Friday, October 17, 2008
Cathedral of Baltimore.
After the war of independence the Holy See permitted the establishment, in the new republic, of a native hierarchy. Baltimore, because of the large concentration of American Catholics in that city, and because of the city's historical connection to the development of English speaking Catholicism in the New World was chosen as the See City for the new diocese. In 1806 the Cathedral of the Assumption of the Blessed Virgin Mary was consecrated and became the first cathedral of American Catholicism. Since it open it has been elevated to the rank of a Basilica, and enjoys the title of Co-Cathedral of the Arch-diocese of Baltimore. This magnificent edifice has been a focal point of Catholic life in the United States, functioning not only as the heart of the Diocese and after the Arch-diocese of Baltimore, but as the location for three local councils and a host of other national Catholic events.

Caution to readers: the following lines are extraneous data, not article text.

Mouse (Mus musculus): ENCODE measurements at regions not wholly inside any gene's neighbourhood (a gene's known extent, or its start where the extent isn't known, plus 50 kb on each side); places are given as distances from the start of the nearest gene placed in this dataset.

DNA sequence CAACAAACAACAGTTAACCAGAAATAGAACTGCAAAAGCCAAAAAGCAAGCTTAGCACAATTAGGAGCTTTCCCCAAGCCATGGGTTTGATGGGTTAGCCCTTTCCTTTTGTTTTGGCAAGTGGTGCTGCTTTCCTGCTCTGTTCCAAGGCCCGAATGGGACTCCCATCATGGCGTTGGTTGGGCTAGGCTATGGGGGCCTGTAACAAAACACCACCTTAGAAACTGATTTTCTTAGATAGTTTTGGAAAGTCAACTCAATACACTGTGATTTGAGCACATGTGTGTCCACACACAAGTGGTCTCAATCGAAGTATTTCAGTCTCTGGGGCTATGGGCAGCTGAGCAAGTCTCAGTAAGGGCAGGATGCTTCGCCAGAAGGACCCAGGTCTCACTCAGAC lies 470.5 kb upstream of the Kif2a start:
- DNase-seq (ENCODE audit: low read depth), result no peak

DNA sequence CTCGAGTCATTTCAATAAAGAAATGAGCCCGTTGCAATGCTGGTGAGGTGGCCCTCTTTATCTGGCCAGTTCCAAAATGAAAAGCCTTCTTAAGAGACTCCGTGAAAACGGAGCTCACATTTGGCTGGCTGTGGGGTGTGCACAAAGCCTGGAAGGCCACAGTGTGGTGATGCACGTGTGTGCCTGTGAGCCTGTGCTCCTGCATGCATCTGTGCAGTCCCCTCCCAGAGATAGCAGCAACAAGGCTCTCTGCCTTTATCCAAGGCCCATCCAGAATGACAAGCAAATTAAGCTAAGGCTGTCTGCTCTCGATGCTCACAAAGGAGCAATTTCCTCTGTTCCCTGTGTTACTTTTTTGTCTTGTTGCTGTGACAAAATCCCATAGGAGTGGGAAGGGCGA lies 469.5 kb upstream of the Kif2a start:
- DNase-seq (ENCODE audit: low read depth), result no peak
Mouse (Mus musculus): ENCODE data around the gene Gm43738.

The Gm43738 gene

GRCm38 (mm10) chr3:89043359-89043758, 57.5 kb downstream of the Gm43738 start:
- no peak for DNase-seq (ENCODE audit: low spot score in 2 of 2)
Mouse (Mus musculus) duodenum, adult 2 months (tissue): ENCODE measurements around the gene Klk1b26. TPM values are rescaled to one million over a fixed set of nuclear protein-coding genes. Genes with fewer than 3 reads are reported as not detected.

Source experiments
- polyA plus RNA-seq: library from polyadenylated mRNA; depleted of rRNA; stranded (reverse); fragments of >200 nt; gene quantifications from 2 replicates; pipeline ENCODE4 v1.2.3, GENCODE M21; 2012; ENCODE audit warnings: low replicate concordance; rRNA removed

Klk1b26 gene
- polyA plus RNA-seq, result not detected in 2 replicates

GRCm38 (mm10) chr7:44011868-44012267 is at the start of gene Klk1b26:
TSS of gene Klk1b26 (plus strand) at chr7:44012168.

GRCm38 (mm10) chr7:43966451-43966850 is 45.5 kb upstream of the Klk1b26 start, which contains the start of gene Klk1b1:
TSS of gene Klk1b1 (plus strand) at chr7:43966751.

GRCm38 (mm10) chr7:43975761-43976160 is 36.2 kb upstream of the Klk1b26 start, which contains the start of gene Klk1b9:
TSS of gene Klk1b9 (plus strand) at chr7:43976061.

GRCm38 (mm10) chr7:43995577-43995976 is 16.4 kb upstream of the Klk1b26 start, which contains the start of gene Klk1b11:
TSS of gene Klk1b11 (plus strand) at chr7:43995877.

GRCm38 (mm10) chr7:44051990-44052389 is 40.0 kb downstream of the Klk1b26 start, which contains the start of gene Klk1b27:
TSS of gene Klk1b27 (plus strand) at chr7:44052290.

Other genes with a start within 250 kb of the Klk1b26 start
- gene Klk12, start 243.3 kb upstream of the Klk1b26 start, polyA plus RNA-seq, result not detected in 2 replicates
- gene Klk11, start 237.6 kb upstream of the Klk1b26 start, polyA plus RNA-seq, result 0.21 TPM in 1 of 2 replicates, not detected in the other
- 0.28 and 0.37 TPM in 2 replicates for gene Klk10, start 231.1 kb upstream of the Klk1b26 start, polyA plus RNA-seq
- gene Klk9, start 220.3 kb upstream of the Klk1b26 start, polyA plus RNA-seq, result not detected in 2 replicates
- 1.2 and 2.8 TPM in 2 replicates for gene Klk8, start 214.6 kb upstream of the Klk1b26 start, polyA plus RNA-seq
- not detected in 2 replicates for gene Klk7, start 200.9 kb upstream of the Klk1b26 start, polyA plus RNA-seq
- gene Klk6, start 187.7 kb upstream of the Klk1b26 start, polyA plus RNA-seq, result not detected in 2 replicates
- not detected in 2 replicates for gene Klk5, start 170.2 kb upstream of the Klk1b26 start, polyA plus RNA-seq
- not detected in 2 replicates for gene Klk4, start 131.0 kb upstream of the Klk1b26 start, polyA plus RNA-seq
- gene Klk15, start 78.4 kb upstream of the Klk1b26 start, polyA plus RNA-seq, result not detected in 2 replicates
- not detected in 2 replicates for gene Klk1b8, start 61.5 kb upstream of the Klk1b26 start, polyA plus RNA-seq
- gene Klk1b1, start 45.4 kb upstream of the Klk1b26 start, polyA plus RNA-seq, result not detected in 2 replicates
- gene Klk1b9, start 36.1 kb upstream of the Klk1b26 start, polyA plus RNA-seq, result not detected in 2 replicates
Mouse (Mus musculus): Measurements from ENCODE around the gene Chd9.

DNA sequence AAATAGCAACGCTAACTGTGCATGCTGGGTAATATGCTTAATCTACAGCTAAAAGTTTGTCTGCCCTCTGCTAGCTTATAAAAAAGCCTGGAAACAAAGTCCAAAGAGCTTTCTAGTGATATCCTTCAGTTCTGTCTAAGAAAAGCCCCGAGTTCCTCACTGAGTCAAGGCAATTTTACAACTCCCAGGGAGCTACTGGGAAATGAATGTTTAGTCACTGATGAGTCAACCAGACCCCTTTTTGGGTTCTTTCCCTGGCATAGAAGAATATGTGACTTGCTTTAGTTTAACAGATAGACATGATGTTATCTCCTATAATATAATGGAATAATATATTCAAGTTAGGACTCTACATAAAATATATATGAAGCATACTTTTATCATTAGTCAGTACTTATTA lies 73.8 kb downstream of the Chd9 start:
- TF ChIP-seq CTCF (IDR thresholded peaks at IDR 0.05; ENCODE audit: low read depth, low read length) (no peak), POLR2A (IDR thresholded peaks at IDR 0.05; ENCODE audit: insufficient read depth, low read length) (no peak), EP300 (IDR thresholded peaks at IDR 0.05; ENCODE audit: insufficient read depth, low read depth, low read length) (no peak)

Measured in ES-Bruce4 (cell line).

Posted by Scranton Priest at 8:40 AM
Sunday, October 12, 2008
October 11th 1962 His Holiness Pope John XXIII solemnly opened
the second ecumenical council to be held at the Vatican.
Unlike previous ecumenical councils, the Second Vatican Council was not held to combat contemporary heresies or deal with awkward disciplinary questions but simply, in the words of Pope John's opening message, to renew "ourselves and the flocks committed to us, so that there may radiate before all men the lovable features of Jesus Christ, who shines in our hearts that God's splendor may be revealed."
Posted by Scranton Priest at 4:46 AM